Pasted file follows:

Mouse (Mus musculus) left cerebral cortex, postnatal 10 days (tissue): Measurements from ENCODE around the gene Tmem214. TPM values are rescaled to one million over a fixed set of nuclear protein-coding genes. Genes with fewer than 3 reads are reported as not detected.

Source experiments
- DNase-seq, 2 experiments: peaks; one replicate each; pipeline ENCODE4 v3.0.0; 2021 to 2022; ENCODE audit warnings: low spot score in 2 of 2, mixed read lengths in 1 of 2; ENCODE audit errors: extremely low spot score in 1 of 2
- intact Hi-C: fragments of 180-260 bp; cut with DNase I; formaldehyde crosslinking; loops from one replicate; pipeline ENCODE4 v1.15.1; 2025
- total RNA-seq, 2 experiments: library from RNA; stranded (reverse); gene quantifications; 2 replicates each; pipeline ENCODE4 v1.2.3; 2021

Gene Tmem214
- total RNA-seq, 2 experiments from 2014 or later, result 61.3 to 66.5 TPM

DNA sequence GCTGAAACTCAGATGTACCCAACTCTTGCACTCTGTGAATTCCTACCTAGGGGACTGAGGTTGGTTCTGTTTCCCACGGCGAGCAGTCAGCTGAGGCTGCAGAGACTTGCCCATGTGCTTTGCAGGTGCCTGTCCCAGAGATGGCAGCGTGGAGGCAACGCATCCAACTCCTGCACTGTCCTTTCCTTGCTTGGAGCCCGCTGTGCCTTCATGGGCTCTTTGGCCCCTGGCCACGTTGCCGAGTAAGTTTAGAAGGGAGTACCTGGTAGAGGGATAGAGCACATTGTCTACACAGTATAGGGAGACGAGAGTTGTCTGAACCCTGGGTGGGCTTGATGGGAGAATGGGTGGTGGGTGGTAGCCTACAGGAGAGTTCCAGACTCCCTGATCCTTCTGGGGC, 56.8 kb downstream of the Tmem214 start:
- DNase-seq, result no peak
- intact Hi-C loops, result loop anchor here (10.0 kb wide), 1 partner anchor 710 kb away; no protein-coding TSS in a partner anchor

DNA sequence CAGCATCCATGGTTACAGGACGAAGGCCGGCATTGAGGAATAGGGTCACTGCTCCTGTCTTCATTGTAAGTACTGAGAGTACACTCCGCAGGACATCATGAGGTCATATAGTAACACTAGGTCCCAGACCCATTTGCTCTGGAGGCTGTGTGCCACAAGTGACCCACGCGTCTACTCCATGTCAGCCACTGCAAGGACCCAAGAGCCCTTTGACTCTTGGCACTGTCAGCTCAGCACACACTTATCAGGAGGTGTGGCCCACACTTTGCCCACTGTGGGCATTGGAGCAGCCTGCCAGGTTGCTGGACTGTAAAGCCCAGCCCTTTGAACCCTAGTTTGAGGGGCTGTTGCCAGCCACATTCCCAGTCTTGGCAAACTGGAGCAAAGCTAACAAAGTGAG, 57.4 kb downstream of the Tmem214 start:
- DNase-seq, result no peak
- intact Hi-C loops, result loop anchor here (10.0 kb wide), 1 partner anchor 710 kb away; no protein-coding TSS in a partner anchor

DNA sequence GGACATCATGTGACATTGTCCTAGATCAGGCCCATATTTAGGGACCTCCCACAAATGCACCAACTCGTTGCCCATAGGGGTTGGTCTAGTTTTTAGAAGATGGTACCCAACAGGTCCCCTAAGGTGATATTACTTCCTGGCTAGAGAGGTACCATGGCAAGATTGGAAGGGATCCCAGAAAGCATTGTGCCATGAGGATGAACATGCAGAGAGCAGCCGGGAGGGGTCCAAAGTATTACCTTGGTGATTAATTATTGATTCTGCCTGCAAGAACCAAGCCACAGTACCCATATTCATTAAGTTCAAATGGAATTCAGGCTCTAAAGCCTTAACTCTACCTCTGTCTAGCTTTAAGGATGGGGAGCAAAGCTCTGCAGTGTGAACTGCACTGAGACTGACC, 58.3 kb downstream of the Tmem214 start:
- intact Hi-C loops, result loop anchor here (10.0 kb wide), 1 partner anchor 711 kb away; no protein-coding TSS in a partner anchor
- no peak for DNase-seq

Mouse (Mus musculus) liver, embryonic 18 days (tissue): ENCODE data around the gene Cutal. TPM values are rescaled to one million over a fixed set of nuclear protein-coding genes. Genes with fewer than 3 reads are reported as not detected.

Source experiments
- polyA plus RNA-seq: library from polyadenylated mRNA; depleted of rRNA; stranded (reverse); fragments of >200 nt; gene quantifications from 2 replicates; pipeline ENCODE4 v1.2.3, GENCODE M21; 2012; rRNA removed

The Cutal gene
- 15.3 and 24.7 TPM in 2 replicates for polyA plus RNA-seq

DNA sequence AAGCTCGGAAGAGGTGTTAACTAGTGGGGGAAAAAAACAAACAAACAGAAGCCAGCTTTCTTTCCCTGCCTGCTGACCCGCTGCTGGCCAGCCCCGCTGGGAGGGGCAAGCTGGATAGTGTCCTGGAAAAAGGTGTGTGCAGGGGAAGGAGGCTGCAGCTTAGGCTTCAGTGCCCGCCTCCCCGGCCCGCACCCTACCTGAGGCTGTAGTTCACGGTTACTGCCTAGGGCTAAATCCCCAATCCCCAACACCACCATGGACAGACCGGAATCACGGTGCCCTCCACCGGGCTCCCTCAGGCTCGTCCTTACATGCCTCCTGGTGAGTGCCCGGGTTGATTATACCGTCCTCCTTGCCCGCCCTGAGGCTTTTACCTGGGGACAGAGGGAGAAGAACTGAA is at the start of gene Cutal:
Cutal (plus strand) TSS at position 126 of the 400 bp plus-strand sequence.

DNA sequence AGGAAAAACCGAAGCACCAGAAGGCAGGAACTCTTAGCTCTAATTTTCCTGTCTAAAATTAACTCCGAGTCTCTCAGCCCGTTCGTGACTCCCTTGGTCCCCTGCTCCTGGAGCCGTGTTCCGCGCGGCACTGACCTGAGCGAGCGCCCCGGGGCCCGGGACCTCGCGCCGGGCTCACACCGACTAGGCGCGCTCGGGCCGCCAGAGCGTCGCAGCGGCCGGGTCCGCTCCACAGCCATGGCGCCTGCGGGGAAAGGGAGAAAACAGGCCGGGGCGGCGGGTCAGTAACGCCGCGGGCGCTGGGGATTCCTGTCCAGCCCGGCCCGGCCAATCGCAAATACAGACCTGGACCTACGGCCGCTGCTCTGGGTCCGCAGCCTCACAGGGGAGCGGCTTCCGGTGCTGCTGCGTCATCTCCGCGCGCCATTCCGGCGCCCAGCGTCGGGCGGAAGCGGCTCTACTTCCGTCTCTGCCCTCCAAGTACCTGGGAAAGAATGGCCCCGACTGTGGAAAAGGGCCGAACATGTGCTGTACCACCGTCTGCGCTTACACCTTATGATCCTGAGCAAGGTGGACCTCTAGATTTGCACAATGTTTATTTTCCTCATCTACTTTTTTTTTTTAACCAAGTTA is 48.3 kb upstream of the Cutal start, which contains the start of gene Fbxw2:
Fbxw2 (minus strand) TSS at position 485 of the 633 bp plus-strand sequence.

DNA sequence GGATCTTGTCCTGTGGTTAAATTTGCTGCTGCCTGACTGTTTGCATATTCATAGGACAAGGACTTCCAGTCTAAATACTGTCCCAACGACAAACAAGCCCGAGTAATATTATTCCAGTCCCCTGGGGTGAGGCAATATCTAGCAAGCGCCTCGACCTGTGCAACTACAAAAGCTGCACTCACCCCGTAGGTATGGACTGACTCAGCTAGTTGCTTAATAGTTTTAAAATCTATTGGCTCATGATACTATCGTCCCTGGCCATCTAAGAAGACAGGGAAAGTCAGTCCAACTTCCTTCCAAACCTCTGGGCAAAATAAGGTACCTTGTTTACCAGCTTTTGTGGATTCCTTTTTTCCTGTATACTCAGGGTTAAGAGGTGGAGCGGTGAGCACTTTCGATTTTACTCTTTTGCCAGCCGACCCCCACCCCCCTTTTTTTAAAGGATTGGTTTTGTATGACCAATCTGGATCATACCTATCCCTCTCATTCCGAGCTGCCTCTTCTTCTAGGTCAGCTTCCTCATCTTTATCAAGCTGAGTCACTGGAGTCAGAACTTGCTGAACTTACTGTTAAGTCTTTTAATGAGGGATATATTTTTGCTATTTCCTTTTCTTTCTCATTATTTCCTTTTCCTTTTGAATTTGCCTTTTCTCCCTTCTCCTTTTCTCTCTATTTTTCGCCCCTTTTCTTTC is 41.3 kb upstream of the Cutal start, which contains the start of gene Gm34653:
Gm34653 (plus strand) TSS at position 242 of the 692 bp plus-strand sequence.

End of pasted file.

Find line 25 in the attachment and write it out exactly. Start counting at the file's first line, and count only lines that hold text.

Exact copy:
Fbxw2 (minus strand) TSS at position 485 of the 633 bp plus-strand sequence.